Your smartphone could be so much more than a glorified alarm clock and a portal into the world of Angry Birds. It could also help scientists unlock some of the mysteries of the natural world. In years to come it might even contribute towards protecting global biodiversity, through crowdsourcing.
Crowdsourcing has revolutionised many areas of scientific research, providing data across previously unobtainable temporal and geographic scales. It is hoped that crowdsourcing will be able to help gather information on a particularly poorly studied group of animals that few of us ever see or hear – bats.
Bats are fascinating creatures. Almost exclusively nocturnal, and the only mammals capable of true flight, these enigmatic animals are able to ‘see’ their environment with their ears. Using echolocation, they don’t just fumble their way through the hours of darkness, they dodge, weave and somersault to out-manoeuvre and capture even the deftest of nocturnal insects. But being creatures of the night, and utilising frequencies largely well beyond the range of human hearing, they remain notoriously difficult animals to study. Even with hi-tech bat detectors it is still a skilled job to be able to distinguish one species from another.
So imagine an app on your phone that could automatically identify the dark, cryptic shapes flying figure of eight above your head. No need for years of training, hefty specialised recording equipment and expensive proprietary software – just a smartphone, a free app and an ultrasonic microphone to plug into your headphone jack.
This is what we’ve been working on in the Nature Locator team at the University of Bristol. There is already proprietary software that can identify bat calls for you on a computer. But doing it in real-time, in the field and on your phone with open source software is something no one has managed to date.
BatMobile in action
I would love to say that we’d achieved all of these objectives and it was ready to go. But that (alas) was never our target. BatMobile is a prototype-stage smartphone application. What we set out to do was explore just what was possible. We had many questions to answer. Was the equipment on the market (in this case an iPhone 5) up to the task? (it was). And could machine learning techniques used on a computer be employed to quickly whittle down the likely bat suspects on your phone (they could). But these fundamental (and slightly dull) questions aside, and accepting that the project was only exploratory in nature, what can the app actually do?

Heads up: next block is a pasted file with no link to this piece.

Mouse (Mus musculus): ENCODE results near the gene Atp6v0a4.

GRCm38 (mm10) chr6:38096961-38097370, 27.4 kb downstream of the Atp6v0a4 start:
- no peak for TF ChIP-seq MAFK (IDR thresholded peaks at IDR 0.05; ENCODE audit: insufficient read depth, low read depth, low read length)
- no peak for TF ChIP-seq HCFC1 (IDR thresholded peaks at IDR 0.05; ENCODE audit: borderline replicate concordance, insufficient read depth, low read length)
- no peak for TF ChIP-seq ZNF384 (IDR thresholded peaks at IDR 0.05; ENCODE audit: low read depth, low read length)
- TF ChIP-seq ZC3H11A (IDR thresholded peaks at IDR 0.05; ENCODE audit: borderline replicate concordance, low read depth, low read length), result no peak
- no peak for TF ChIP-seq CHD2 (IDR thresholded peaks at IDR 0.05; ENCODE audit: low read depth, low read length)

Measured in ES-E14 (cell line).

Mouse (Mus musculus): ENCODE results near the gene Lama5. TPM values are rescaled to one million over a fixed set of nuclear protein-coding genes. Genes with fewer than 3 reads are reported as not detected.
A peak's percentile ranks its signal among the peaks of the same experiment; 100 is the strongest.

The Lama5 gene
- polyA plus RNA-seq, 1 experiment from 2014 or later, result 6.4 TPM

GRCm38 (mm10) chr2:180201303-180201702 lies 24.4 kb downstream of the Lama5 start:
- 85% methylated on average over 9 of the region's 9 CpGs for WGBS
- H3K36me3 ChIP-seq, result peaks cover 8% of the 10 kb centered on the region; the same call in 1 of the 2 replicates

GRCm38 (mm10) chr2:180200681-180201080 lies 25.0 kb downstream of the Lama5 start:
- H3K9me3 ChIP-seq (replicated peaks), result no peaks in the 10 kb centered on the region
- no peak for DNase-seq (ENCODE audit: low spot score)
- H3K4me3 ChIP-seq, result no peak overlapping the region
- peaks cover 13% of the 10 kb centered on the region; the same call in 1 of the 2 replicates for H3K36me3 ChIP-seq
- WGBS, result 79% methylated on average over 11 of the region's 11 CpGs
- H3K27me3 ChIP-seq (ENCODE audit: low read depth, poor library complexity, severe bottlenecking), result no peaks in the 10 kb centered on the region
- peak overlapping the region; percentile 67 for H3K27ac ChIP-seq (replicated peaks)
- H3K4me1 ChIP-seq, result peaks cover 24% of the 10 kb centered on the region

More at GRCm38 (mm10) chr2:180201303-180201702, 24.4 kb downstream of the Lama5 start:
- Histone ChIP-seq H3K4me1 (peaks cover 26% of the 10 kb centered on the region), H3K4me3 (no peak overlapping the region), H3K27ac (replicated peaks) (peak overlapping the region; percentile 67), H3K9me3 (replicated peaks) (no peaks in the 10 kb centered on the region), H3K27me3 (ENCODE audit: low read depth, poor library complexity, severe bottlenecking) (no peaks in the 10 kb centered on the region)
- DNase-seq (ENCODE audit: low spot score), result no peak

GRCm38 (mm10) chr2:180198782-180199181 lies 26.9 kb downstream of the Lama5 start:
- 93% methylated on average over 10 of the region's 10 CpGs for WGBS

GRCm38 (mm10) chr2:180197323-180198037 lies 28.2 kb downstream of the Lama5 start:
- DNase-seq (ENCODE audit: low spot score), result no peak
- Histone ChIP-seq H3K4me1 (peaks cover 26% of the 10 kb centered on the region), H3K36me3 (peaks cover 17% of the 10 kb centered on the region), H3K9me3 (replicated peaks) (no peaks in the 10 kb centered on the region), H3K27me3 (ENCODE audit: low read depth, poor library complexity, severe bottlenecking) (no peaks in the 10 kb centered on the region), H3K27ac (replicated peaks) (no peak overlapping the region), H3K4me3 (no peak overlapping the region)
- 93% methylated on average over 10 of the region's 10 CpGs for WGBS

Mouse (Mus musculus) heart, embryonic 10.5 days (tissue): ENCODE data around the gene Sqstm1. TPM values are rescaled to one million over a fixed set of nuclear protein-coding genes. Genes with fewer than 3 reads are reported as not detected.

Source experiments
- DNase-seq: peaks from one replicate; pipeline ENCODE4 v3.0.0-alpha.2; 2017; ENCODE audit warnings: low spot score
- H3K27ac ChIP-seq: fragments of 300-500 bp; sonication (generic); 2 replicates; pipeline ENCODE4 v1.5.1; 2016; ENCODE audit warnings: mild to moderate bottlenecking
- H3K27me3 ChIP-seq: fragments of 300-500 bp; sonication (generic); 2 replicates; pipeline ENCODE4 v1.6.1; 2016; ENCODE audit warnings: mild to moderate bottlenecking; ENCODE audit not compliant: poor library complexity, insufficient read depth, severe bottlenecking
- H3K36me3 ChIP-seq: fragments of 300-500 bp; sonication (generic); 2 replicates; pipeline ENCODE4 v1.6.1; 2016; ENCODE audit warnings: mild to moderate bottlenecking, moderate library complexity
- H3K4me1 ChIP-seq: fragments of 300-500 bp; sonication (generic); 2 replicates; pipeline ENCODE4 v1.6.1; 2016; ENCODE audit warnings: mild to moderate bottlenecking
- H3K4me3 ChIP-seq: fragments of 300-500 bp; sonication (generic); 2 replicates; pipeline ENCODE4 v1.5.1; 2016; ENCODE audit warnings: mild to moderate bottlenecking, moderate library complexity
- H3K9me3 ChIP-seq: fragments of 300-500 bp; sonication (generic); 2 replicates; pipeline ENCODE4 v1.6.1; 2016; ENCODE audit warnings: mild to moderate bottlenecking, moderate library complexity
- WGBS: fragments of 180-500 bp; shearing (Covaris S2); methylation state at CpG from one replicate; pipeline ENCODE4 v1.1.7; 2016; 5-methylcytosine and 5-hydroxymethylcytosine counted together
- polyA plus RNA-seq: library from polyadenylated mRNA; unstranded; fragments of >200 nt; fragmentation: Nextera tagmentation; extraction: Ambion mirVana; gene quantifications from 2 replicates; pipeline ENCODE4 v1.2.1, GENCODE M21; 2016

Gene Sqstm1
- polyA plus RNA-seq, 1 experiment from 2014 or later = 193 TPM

Well, in summation, it really can identify bats from their calls. But it can really only do it well in what I would call ‘controlled’ conditions e.g. using clear call sequences. For those of you with a desire to know what’s involved in this ’call in one end – ID out the other’ process here’s a quick breakdown:
- The app employs algorithms that analyse audio files of bat calls. These algorithms are able to isolate (from background noise) any segments which have been identified as potentially being of ‘bat origin’. Clever.
- The app then does something even more clever called parameterisation. What this really means is that it is able to characterise each call segment (bat squeak) it finds. It’s the mathematical equivalent of saying the call has, for example, a maximum and minimum frequency of particular values (e.g. 115 kHz and 94 kHz respectively).
- These identified and characterised features are then passed to a machine learning system that has been ‘trained’ to identify the bat species in question based on the values of these features.
It's all clever stuff. Thankfully, I didn’t have to understand half of it. However, currently our system is not quite robust enough to function adequately out in the field. Reliably performing automatic identification based on audio analysis depends on there being sufficient features to base the analysis on, so that you can discriminate between similar calls, or calls where there isn't much data due to poor recording quality or interference. We currently look at six features in any call including minimum frequency and bandwidth. But for the system to be able to cope with the nuances of the real world at least twice this number of features need to be examined, and perhaps many more.
Overall we have been happy with the progress made in this challenging area. We have shown that modern smartphones are up to the task of handling the analysis of the data and we have shown that the system works well in a controlled environment.
The next step is to refine and enhance the process. And in the near future you could have an app in your pocket that will allow you to eavesdrop on and better understand a previously hidden world. Obviously to those with an interest in bats this is fascinating in its own right but perhaps more crucially it represents what could be an important step forward for nature research and conservation. By knowing more about the distribution and population sizes of our bat species we will be far better equipped to safeguard their future.